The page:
us weekly's readers are richer than Vanity Fair's. And readers of Town & Country-Hearst Magazines' ultra-luxe-life glossy-make less money than the readers of Weight Watchers.
So say data from the most recent round of Mediamark Research Inc., which measures audience size and many of its demographic attributes for 245 magazines twice a year. MRI data, especially its total-audience numbers, are widely used by print-media buyers to make decisions on which titles will get their ad pages.
According to the figures in its just-released Spring '04 Magazine Audience Estimates, Us Weekly's median household income is $77,967. Vanity Fair's is $76,422. Town & Country's is $58,626; Weight Watchers' is $59,556. (Average household income in America, according to MRI, is $51,132.)
Such findings, which suggest a broad gap between the perception and reality of key magazines' audiences, are occasionally welcomed.
Kent Brownridge, general manager of Wenner Media, publisher of Us Weekly, points to that title's substantial audience gain, up 24.1%, and called its numbers "above practically all women's books." It's still behind Time Inc. powerhouse, Real Simple, which had a median household income of $92,662-which puts it in the highest echelon of high-demographic publications.
Other comments from publishing executives hint at simmering dissatisfactions with MRI measurements. "MRI is broken, with regard to measuring the luxury and affluent consumer," said Michael Clinton, chief marketing officer, Hearst Magazines. He charged that MRI's methods of in-home interviews were a poor match for the ultra-wealthy who live in gated communities, and pointed to Town & Country surveys and one from Mendelsohn Media Research, which pegged Town & Country readers' average household income at well over $100,000. (Mendelsohn's Affluent survey, from which Mr. Clinton drew his data, only surveys those who earn over $75,000 a year.)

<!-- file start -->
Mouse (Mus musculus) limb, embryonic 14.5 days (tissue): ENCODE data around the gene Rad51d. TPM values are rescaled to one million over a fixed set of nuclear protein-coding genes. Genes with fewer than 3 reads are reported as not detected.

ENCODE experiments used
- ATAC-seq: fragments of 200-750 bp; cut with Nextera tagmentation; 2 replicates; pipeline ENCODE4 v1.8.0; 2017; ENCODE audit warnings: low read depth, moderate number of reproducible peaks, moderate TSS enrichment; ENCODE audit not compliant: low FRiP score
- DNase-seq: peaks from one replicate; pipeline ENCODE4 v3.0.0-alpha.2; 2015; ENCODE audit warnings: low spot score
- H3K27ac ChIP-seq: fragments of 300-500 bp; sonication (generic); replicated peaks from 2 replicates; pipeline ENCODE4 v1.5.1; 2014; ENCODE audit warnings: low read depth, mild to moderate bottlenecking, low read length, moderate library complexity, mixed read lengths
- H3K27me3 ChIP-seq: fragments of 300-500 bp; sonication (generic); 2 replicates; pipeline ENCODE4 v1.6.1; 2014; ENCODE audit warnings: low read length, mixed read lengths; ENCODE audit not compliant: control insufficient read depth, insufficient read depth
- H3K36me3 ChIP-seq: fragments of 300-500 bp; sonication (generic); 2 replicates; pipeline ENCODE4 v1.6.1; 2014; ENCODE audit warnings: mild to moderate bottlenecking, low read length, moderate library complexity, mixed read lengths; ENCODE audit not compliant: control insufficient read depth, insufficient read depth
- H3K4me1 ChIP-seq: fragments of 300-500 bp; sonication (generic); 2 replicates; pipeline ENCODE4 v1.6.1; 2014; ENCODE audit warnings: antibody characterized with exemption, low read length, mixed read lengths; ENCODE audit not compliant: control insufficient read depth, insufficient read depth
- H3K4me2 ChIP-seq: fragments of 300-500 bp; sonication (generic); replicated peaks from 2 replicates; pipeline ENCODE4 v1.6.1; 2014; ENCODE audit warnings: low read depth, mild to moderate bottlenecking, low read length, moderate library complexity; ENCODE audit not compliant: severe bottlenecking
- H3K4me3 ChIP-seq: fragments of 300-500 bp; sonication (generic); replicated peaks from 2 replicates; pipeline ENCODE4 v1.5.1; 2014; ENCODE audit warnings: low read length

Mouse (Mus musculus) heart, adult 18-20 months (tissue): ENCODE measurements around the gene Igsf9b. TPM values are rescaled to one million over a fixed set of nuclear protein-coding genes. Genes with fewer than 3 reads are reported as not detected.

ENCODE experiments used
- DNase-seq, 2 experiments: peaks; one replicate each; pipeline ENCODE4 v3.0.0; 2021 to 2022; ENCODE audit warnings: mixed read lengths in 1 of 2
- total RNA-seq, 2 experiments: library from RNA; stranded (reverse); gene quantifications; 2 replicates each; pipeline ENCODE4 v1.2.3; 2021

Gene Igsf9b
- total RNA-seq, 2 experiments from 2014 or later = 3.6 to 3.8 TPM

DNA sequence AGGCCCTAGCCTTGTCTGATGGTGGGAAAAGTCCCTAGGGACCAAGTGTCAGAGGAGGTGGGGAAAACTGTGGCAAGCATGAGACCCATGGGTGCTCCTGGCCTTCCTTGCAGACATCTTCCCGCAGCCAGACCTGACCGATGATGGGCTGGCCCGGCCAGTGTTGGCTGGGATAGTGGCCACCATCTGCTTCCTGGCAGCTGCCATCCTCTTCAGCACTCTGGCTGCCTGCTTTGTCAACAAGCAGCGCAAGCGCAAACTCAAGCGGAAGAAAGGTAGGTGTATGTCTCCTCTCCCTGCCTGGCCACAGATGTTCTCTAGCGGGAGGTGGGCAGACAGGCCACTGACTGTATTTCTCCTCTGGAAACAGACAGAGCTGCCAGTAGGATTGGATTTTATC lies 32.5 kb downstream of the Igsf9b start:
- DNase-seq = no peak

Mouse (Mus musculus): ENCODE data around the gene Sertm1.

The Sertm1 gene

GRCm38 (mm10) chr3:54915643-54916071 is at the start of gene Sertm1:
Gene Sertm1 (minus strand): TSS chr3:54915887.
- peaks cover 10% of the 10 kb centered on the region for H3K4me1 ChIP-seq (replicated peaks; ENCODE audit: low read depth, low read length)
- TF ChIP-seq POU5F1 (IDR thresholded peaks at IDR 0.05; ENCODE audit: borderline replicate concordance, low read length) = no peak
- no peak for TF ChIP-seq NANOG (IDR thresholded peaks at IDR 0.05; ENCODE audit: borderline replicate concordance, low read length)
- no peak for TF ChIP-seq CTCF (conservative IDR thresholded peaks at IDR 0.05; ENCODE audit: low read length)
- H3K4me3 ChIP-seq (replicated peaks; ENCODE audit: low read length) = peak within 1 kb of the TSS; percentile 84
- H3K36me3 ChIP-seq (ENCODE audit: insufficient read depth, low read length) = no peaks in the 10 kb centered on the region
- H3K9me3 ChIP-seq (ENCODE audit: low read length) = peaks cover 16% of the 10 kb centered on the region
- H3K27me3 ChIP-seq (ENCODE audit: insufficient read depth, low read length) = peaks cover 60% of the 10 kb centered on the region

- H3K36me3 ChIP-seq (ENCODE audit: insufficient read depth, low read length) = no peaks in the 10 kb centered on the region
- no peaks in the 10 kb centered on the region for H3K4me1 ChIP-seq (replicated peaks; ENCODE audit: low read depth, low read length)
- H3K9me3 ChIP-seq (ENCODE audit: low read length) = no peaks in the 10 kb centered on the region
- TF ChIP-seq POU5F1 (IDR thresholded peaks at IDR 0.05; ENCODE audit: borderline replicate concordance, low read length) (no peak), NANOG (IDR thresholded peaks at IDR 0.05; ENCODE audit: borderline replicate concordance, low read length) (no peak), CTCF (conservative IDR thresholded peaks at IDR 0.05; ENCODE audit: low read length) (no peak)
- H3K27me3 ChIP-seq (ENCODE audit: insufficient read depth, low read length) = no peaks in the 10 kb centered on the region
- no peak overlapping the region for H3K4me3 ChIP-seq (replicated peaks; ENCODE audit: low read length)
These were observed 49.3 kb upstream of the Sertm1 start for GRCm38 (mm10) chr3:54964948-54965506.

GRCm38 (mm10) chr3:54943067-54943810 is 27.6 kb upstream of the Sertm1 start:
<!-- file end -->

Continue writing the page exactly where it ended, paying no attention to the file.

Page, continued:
In a statement, MRI President-CEO Kathi Love said, "MRI has full confidence in the way it measures and reports all segments of the adult U.S. population, and in fact we over-sample consumers within the upper 25% of national income."
not just income
Media buyers are loath to base decisions solely on MRI, with many stating a preference for Mendelsohn's studies for marketers seeking affluent audiences-and more than a few echoing Mr. Clinton's claims.
"Household income is impossible to look at isolated from other variables," said Scott McDonald, senior VP-market research at Conde Nast Publications, which publishes Vanity Fair. "It's not about the demographics, it's about the psychographics. No advertiser in their right mind would simply try to target" by income, absent other factors like purchasing habits.
But many buyers doubted MRI's recent findings rather than their own perceptions of high-demo titles. "Why is it that publications like Town & Country, which we instinctively know probably have [ultra-affluent readers] come out with" household income in the $50,000 range, when the likes of Time4Media's Ski or Skiing fare much better, demanded one who spoke on the condition of anonymity. "My instinct" for upscale clients, the buyer concluded, "is to go to another study."
But one buyer disagreed-at least in Vanity Fair's case. "[Vanity Fair] does very well in perception" among marketers and buyers, "but numerically, they don't pan out," said Pam McNeely, senior VP-group media director at Dailey & Associates, West Hollywood, Calif.
"We feel that the reality and the perception with regard to our titles-and particularly Vanity Fair-are the same," said Chuck Townsend, president-CEO, Advance Magazines Group, through a spokeswoman.